Photo courtesy of katerw












By Allie Rigonati

I have uttered the word “hella” three times today within a good 45-minute time span. This count does not include the handful of times I have caught myself about to say it, or the half a dozen times I’ve had to edit the dreadful word from a text message. The word has managed to orally penetrate the inner cavities of cranial judgment that control my motor speech functions (and if I had any knowledge of the scientific term for this area, elieve you me I would use it, but alas this is why I am a comparative literature major and not a neurosurgeon). Like a stealth ninja, “hella” manifests itself in the shadows of my brain, camouflaged in the guise of like adjectives, yet appears unannounced on the tip of my tongue once my mind realizes it’s already been attacked. There is no way of stopping it.

Several sources (and when I say sources I am referring to Wikipedia and Urban Dictionary) debate the exact location and date that the word “hella” entered our lexicon, however, there is no contention that the term is the product of “nor-cal” culture. The word is a contraction of the phrase, “hell of a” or “hell of a lot” and is a versatile adjective capable of describing the more mundane words of “good,” “very,” and “a lot,” along with the more outdated, “totally.”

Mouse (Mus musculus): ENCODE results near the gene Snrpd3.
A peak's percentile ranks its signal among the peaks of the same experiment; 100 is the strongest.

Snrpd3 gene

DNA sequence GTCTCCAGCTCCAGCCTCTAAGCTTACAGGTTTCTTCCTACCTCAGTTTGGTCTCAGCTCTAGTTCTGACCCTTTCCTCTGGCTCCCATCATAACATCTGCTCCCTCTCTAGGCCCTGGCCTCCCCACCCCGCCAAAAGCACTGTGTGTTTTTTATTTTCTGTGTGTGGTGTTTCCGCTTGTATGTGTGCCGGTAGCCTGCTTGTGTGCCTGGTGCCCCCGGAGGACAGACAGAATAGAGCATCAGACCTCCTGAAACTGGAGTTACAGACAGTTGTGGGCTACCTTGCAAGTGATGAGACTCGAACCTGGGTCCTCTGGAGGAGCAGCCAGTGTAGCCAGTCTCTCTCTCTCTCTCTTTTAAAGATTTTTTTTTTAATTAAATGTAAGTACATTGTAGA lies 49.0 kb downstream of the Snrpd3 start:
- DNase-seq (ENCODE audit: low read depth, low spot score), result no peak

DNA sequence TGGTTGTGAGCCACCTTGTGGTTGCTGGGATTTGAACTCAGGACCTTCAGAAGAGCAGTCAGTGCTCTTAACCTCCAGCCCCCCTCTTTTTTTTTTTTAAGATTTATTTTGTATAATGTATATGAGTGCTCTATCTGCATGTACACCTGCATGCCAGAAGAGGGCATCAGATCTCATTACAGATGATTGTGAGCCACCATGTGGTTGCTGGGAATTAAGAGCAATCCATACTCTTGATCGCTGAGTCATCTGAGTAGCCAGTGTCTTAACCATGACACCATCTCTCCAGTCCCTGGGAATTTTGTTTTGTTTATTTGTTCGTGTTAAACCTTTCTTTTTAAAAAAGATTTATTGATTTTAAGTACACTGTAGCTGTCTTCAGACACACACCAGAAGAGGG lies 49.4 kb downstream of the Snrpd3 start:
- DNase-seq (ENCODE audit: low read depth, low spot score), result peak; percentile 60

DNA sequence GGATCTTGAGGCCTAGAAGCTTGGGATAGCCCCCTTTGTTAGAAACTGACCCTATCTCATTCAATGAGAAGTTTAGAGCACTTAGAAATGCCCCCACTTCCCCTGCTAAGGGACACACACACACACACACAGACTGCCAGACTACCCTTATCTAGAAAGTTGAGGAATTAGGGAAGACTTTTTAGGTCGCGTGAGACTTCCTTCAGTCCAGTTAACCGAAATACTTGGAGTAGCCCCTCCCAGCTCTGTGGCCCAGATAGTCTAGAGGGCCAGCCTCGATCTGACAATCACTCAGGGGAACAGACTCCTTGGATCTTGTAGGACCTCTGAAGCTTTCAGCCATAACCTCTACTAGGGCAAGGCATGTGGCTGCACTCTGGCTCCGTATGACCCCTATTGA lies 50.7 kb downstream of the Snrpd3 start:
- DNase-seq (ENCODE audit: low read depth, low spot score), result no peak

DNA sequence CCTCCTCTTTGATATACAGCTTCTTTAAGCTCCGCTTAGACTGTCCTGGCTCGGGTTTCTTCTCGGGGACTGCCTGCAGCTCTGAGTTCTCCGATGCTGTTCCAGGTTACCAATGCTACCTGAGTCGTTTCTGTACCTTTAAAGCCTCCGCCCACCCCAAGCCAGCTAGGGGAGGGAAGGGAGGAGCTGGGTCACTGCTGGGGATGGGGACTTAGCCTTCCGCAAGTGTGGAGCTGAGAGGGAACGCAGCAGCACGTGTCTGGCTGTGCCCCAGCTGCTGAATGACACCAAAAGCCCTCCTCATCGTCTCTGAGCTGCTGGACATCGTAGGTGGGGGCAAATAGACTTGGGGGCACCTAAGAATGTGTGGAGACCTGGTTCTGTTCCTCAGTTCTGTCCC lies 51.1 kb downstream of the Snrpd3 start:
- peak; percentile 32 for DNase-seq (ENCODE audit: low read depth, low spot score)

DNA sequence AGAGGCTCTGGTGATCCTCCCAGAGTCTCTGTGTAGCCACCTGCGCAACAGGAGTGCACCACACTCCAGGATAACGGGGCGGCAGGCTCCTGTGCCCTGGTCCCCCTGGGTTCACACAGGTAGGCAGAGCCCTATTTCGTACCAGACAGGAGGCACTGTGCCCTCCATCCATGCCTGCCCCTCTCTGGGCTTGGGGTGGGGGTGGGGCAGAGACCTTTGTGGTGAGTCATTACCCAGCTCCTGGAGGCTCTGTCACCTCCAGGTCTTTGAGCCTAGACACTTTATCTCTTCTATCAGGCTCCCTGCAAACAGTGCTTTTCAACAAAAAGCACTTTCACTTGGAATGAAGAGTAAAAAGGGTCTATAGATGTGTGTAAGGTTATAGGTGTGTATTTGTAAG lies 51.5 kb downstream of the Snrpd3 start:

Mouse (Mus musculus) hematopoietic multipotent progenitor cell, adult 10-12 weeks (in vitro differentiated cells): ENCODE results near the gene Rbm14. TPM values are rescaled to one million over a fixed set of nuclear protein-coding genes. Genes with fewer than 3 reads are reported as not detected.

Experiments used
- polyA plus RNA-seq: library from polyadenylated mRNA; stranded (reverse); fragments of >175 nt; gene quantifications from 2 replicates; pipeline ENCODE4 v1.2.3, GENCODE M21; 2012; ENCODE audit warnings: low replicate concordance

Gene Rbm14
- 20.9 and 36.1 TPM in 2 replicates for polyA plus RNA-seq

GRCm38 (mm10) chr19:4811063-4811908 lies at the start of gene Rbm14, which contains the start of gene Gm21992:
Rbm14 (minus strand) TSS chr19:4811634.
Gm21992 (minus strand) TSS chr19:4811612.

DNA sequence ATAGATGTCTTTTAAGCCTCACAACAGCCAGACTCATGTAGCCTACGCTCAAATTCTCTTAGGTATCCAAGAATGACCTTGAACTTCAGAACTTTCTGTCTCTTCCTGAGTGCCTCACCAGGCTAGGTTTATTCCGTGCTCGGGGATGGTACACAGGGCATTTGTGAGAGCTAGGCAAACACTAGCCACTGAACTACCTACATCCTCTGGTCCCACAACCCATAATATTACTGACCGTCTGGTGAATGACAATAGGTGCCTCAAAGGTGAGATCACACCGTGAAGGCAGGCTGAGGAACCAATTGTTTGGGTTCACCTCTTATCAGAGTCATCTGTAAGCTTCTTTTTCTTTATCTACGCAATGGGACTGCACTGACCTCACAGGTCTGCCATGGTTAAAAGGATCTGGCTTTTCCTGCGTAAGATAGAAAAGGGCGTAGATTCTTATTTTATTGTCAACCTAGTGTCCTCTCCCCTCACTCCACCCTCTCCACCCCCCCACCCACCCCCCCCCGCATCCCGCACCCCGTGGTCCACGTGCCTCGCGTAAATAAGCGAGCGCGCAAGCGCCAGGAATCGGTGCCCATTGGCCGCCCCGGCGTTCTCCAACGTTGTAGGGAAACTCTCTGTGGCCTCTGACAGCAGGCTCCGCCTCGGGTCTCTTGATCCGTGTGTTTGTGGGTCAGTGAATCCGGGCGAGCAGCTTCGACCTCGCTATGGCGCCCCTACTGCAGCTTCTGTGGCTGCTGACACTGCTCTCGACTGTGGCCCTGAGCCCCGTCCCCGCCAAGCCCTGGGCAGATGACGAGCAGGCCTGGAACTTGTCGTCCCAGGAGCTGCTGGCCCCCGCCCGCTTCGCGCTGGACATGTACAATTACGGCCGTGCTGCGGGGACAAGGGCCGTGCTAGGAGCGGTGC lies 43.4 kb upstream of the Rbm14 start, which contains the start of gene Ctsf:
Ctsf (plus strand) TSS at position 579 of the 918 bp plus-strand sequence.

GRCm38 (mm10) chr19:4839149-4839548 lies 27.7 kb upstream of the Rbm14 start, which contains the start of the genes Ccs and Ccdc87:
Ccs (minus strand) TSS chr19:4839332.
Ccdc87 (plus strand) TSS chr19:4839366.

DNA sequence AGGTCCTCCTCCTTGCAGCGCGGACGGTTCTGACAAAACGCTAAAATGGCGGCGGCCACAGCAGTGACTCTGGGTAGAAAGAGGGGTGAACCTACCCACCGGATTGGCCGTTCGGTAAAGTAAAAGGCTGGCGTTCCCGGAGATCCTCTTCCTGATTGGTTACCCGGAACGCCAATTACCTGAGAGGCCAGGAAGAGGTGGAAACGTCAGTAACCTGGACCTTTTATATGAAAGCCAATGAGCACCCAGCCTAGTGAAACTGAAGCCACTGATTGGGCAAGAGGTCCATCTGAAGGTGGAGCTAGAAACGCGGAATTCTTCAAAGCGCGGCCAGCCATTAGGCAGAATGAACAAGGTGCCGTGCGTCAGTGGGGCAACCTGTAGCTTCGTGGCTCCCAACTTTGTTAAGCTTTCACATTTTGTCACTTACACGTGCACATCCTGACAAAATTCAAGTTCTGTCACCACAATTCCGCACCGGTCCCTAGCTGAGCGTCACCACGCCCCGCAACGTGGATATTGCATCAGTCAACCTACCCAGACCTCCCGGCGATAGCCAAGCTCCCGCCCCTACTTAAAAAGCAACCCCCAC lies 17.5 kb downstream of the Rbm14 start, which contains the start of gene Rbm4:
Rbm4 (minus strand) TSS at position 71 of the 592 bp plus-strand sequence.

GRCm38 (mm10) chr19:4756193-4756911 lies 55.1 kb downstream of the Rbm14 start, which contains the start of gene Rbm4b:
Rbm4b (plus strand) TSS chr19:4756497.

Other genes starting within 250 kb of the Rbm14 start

Examples of Use:

Original Adjective

Adjective Replaced by “hella”

Biophysics majors are real big douchebags. Biophysics majors are HELLA douchebags.
That baby is really ugly. That baby is HELLA ugly.
I really love E-40 and getting hyphy. I HELLA love E-40 and getting hyphy.

In a study conducted at an urban Bay Area high school in 1993, linguist Mary Bucholtz of UC Santa Barbara observed the word “hella” to transcend gender, ethnic and socio-economic backgrounds. It’s affiliation with the Bay Area band Metallica and Bay Area rap artists further popularized the term throughout the mid-1990s, ultimately securing it national success as a popular West Coast (although “nor-cal”- specific) colloquialism satirized by the 1998 South Park episode, Spookyfish, and paid homage to through No Doubt’s 2001 single “Hella Good.” By the 2000s, “Hella” had hit the bigtime.

With all that said, perhaps I should learn to embrace “hella” before berating myself for letting one slip. There is a reason after all, that the term has managed to seep into popular culture as quickly as it has within the last two decades. Perhaps it has to do with the sheer satisfaction that can be obtained by denoting so much feeling and emotion in a neat little one-word package of linguistic perfection…or maybe I’m just HELLA hooked on “hella.”

For more posts on etymology from our editors, click here.